South Africa is a famous destination for game hunting, with its large biodiversity and therefore rather impressive variety of game species. Many creatures have returned to former areas from which they were once taken from as a result of being killed for big-game hunting. Species of creatures commonly hunted include:

  • Springbok
  • Impala
  • Steenbok
  • Oribi
  • Bushbuck
  • Nyala
  • animal hunted for its meat or sport.

    The term game arises in medieval hunting terminology by the late 13th century and is particular to English, the word derived from the generic Old English gamen (Germanic *gamanan) "joy, amusement, sport, merriment".

    Quarry in the generic meaning is early modern (first recorded 1610), in the more specific sense "bird targeted in falconry" late 14th and 15th centuries as quirre "entrails of deer placed on the hide and given to the hunting-dogs as a reward", from Old French cuiriee "spoil, quarry" (ultimately Latin corium "hide"), but influenced by corée "viscera, entrails" (Late Latin *corata "entrails", from cor "heart").

    Wild game meat (usually considered to include animals harvested from game reserves) is generally considered to be superior in nutrient density and usually has lower fat content than meat procured through contemporary farming methods, while the cost in time and money to procure wild game is much higher.

    Small game includes small animals, such as rabbits, pheasants, geese or ducks. Large game includes animals like deer, moose, and bear. Big game is a term sometimes used interchangeably with large game although in other contexts it refers to large, typically African, mammals (specifically "big five game" or "dangerous game") which are hunted mainly for trophies.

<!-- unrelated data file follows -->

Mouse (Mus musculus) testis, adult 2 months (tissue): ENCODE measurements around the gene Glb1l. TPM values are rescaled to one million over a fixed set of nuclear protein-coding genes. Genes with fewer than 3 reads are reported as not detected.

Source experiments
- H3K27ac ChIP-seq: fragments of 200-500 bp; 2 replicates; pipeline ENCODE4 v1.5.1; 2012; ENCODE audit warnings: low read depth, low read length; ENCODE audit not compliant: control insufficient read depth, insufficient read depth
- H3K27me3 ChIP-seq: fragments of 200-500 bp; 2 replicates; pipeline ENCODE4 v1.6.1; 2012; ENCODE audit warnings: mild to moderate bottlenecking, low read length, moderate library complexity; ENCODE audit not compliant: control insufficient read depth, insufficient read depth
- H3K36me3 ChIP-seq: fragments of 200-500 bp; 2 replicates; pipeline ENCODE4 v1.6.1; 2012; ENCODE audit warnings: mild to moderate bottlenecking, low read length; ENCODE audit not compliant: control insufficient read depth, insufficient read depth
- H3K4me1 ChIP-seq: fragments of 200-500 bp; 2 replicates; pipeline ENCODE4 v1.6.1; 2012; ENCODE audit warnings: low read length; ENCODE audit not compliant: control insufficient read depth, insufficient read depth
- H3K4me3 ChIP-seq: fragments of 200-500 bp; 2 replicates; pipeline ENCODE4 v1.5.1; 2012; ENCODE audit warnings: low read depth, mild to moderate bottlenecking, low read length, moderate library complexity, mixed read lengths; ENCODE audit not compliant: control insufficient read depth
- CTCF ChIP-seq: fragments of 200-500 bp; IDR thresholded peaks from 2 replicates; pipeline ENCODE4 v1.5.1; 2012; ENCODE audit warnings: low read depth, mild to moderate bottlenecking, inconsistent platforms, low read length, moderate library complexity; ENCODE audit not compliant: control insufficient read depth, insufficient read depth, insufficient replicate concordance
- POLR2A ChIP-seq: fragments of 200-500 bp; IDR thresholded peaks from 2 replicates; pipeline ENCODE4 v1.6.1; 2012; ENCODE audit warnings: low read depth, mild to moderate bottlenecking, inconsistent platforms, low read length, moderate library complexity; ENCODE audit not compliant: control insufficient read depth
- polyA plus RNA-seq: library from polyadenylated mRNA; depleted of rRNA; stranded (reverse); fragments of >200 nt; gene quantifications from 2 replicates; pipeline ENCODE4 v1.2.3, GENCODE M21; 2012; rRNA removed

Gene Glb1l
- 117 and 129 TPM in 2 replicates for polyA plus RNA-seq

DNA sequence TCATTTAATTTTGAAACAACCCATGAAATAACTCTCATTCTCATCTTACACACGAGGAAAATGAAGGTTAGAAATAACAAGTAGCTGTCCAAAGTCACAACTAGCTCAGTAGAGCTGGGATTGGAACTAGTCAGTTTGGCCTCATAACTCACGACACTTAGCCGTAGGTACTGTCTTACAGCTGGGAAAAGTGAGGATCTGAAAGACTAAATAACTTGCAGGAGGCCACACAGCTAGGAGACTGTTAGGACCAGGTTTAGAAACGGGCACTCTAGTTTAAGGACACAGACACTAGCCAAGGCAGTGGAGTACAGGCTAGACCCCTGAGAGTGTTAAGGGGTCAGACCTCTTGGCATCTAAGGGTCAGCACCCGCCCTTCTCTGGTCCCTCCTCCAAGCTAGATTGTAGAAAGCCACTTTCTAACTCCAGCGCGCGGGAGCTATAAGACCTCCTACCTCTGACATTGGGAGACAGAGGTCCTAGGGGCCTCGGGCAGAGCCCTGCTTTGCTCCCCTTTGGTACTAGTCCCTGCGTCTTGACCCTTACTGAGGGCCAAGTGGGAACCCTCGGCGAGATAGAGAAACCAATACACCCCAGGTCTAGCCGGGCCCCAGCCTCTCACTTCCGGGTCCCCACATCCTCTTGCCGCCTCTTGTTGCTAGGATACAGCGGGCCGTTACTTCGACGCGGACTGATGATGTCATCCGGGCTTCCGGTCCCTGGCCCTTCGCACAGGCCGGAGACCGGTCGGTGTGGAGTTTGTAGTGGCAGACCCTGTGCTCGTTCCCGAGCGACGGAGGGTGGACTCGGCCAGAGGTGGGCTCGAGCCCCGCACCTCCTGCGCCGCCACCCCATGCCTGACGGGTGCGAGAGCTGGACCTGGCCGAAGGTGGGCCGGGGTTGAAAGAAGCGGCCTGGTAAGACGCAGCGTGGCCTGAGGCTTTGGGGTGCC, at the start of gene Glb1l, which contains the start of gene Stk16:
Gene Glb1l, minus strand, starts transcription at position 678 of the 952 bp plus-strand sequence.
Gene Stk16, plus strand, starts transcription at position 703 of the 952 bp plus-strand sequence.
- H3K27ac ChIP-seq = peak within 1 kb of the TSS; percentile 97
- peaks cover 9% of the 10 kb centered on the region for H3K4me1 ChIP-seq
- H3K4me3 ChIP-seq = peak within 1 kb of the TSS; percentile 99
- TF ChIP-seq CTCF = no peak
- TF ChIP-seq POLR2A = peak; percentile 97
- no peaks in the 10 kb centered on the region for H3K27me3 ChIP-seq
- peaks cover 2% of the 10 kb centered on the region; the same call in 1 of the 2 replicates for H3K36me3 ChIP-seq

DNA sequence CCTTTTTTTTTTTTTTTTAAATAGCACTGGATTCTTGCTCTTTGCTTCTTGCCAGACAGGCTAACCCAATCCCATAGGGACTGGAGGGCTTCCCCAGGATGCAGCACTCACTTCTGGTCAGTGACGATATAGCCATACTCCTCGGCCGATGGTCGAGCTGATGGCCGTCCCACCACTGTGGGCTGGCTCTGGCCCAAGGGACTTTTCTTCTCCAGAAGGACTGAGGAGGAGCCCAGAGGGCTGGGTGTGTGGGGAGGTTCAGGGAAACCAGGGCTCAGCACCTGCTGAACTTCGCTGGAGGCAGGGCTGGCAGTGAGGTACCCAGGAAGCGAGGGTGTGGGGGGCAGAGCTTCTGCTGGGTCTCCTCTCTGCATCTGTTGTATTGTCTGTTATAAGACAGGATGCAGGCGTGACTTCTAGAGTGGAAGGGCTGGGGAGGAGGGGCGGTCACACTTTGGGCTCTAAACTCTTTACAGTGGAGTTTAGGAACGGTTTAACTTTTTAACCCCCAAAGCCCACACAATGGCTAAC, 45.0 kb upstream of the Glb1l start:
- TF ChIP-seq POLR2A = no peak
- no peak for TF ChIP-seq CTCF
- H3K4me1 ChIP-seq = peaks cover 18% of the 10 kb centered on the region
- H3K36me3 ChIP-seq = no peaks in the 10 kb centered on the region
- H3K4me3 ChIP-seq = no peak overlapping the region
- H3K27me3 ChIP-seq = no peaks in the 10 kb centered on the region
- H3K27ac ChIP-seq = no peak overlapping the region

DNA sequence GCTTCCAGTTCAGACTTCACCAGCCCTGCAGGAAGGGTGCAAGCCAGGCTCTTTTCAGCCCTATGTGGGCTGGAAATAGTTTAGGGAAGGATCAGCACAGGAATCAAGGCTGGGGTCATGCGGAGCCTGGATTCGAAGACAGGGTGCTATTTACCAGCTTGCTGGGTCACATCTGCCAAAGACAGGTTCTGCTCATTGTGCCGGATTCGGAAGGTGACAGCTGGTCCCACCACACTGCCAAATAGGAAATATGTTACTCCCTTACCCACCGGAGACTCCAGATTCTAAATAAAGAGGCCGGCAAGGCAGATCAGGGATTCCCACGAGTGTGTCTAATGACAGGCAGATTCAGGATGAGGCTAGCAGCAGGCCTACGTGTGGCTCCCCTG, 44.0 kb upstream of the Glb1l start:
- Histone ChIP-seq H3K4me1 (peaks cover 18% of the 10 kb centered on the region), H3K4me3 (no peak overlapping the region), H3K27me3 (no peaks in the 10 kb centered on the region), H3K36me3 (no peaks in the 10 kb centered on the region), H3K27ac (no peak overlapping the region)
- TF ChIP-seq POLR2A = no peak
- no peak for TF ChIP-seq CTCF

By continent and region

    The type and range of animals hunted for food varies in different parts of the world. This is influenced by climate, animal diversity, local taste and locally accepted views about what can or cannot be legitimately hunted. Sometimes a distinction is also made between varieties and species of a particular animal, such as wild turkey and domestic turkey. Fish caught for sport are referred to as game fish. The flesh of the animal, when butchered for consumption is often described as having a "gamey" flavour. This difference in taste can be attributed to the wild diet of the animal, which usually results in a lower fat content compared to domestic farm raised animals.

    In some countries, game is classified, including legal classification with respect to licences required, as either "small game" or "large game". A single small game licence may cover all small game species and be subject to yearly bag limits. Large game are often subject to individual licensing where a separate licence is required for each individual animal taken (tags).

    Africa

    In some parts of Africa, wild animals hunted for their meat are called bushmeat; see that article for more detailed information on how this operates within the economy (for personal consumption and for money) and the law (including overexploitation and illegal imports). Animals hunted for bushmeat include, but are not limited to:

    Some of these animals are endangered or otherwise protected, and thus it is illegal to hunt them.

    In Africa, animals hunted for their pelts or ivory are sometimes referred to